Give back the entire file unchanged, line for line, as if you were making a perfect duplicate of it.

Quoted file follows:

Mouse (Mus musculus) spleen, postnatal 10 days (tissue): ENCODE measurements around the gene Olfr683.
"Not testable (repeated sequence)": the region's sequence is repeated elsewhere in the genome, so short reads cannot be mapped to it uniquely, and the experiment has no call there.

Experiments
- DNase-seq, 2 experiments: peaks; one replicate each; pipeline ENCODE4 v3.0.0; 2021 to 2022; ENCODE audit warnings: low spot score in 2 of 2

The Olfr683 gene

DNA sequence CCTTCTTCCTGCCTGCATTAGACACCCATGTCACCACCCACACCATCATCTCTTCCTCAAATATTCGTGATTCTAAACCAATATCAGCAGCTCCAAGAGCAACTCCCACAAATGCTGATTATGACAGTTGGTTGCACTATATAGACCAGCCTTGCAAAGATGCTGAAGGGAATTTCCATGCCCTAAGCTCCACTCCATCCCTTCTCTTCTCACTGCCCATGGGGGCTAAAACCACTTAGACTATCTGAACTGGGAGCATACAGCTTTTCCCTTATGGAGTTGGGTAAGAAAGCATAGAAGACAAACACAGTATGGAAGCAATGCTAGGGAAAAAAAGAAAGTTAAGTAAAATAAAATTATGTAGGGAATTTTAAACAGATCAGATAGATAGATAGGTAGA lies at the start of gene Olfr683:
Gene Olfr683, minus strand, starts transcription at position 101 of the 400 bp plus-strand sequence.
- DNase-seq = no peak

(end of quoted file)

Mouse (Mus musculus) spleen, postnatal 10 days (tissue): ENCODE measurements around the gene Olfr683.
"Not testable (repeated sequence)": the region's sequence is repeated elsewhere in the genome, so short reads cannot be mapped to it uniquely, and the experiment has no call there.

Experiments
- DNase-seq, 2 experiments: peaks; one replicate each; pipeline ENCODE4 v3.0.0; 2021 to 2022; ENCODE audit warnings: low spot score in 2 of 2

The Olfr683 gene

DNA sequence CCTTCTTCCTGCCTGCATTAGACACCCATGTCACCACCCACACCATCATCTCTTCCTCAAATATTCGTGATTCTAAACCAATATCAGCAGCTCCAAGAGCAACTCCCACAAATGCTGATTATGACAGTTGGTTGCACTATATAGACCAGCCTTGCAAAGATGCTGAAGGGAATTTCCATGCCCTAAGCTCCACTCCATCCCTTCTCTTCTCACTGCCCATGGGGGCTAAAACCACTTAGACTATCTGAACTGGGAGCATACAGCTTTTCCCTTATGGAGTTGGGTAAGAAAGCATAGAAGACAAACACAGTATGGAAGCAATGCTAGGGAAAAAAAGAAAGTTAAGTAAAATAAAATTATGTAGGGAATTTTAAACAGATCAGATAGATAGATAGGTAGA lies at the start of gene Olfr683:
Gene Olfr683, minus strand, starts transcription at position 101 of the 400 bp plus-strand sequence.
- DNase-seq = no peak